4 Replies Latest reply on Nov 30, 2017 10:24 PM by Anthony Cua

    LOD Conditions and String Outputs

    Anthony Cua

      So... I have this calc field in my sheet and it works:

       

      CALC1:

      IF {FIXED:COUNTD([campaign])}={INCLUDE:COUNTD([campaign])}

      THEN 1 ELSE 0

      END

       

      But the moment I change my "1" and "0" to string, it messes up the formula and it attempts to show a count instead.

      Is this a limitation in Tableau? I tried searching but I can't find any related info either.

       

      Attached is a TWBX for ref (see CALC1 measuret field).

        • 1. Re: LOD Conditions and String Outputs
          Jack Watts

          Hey Anthony,

           

          Not sure why this is the case, but if you right click and change the aggregation from Count to Min, it should give you what you want.

           

          Alternatively you can stick it in the actual calculation, so it'd be

           

          MIN(IF { FIXED :COUNTD([Campaign])} = { INCLUDE :COUNTD([Campaign])}

          THEN "All campaigns selected"

          ELSE "Nope"

          END)

           

          Jack

          1 of 1 people found this helpful
          • 2. Re: LOD Conditions and String Outputs
            Anthony Cua

            Whoa. You're right! Changing aggregate to MIN fixed it. I'm soo confused and happy at the same time. Haha.

             

            Thanks so much Jack!

            • 3. Re: LOD Conditions and String Outputs
              Jack Watts

              Not a problem mate. My guess it has something to do with the fact that you're creating an aggregate/table calculation, so Tableau needs to know how to parse what you've created. While a numerical response can default to sum, average, whatever, a string measure will generally default to count. For example, if you drag one of your string dimensions to the measures field, you'll see it default to count as long as the field is discrete. Because the field is designed to essentially be the same value for all levels of detail, min or max will get you the same answer, since there's only one value across everything.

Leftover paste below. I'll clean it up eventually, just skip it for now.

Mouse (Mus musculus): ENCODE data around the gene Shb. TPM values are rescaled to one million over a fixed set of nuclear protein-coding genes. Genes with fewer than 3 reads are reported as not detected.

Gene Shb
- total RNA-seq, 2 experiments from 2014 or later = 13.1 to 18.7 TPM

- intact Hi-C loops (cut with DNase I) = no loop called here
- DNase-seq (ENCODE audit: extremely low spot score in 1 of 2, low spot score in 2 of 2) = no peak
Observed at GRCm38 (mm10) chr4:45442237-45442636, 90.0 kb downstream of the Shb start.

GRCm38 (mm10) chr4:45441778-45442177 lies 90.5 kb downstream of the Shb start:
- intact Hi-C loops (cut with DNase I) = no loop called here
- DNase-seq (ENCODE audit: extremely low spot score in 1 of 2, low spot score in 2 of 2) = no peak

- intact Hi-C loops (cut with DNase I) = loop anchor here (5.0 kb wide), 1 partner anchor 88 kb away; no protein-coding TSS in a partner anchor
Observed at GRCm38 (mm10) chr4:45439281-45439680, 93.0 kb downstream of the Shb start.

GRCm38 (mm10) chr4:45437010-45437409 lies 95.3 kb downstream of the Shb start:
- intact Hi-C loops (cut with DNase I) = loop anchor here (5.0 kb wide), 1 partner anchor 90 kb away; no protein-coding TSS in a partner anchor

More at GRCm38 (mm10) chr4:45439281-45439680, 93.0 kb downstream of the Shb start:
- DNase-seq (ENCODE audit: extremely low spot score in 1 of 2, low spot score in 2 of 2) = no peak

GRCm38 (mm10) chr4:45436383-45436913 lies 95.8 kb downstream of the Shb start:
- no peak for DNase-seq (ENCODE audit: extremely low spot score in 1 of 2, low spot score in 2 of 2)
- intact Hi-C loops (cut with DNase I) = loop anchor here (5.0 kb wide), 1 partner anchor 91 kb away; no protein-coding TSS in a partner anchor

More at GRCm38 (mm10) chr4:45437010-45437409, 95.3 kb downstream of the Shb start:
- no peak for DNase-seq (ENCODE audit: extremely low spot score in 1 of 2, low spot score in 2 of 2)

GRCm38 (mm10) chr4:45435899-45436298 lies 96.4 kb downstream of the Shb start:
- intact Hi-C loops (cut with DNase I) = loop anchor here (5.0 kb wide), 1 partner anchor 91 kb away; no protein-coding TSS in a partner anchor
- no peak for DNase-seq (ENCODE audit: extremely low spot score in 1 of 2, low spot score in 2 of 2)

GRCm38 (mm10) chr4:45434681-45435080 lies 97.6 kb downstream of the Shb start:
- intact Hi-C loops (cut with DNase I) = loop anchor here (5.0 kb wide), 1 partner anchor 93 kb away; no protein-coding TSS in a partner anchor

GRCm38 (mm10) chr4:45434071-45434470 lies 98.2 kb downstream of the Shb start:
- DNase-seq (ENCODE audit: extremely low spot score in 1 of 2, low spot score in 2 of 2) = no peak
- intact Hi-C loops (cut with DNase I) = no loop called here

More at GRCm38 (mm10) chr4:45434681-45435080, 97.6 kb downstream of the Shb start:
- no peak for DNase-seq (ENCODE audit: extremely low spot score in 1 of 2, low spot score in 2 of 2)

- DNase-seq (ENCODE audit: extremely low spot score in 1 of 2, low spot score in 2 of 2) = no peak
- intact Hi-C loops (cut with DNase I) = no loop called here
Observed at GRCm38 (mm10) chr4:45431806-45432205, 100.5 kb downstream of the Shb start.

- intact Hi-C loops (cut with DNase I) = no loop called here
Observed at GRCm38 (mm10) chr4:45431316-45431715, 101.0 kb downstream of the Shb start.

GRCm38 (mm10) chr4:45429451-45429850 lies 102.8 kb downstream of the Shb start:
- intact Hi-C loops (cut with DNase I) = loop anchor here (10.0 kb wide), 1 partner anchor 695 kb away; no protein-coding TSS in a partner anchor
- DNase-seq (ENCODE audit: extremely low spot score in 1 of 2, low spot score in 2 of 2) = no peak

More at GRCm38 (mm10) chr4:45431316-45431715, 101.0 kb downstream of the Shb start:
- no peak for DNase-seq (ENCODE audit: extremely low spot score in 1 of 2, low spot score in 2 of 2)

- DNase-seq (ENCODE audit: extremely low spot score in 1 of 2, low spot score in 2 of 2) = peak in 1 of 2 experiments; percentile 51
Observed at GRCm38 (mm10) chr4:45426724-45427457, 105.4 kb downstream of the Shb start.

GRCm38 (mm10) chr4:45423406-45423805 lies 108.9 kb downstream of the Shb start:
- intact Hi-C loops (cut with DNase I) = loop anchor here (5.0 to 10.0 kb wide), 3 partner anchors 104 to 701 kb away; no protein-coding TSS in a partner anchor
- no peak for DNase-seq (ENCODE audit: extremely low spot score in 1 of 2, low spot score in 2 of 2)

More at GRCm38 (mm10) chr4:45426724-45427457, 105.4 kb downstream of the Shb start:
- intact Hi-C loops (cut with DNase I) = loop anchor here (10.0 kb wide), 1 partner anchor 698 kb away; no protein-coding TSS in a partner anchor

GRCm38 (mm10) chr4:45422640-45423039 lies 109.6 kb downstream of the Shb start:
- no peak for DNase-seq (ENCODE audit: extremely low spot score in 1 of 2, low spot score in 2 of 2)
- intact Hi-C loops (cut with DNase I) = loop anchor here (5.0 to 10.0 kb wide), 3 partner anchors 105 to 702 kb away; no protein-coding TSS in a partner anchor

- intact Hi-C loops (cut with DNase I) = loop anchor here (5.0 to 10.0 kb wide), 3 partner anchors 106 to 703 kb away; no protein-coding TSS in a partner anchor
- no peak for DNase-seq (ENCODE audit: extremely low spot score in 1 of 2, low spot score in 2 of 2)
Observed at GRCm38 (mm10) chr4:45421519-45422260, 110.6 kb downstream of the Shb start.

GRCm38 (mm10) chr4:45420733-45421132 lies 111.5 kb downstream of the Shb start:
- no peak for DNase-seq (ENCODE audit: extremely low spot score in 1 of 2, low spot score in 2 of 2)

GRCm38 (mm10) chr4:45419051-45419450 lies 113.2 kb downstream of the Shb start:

You'll see this when you pull the calculation you were originally having trouble with into the measure text marks. It provides "1" as the count of calc 1, so it's only seeing one value.

               

              Alternatively, you could right click and select "attribute" instead of measure -> count from the original calculation in the workbook you provided. Should all give you the same thing

               

              This is my attempt to summarize what's happening so shouldn't be taken as gospel - hope it's not too confusing.

              1 of 1 people found this helpful
              • 4. Re: LOD Conditions and String Outputs
                Anthony Cua

                It does help alot. And I like your sample about counts. It reminds me of how Excel uses counts for text, and sums for numerics. I guess that's a good hint that I may need to get the min value as opposed to other aggregations that won't work with strings.